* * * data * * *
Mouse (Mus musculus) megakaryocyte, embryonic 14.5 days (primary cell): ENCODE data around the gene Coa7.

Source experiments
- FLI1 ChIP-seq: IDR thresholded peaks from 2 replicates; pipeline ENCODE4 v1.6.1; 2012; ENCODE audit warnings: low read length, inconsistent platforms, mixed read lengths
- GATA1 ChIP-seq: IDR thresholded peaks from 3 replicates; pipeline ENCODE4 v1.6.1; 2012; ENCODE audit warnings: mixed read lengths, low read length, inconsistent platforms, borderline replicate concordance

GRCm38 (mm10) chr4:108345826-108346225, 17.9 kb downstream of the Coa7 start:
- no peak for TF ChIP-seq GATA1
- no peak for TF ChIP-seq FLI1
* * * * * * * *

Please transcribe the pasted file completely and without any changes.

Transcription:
Mouse (Mus musculus) megakaryocyte, embryonic 14.5 days (primary cell): ENCODE data around the gene Coa7.

Source experiments
- FLI1 ChIP-seq: IDR thresholded peaks from 2 replicates; pipeline ENCODE4 v1.6.1; 2012; ENCODE audit warnings: low read length, inconsistent platforms, mixed read lengths
- GATA1 ChIP-seq: IDR thresholded peaks from 3 replicates; pipeline ENCODE4 v1.6.1; 2012; ENCODE audit warnings: mixed read lengths, low read length, inconsistent platforms, borderline replicate concordance

GRCm38 (mm10) chr4:108345826-108346225, 17.9 kb downstream of the Coa7 start:
- no peak for TF ChIP-seq GATA1
- no peak for TF ChIP-seq FLI1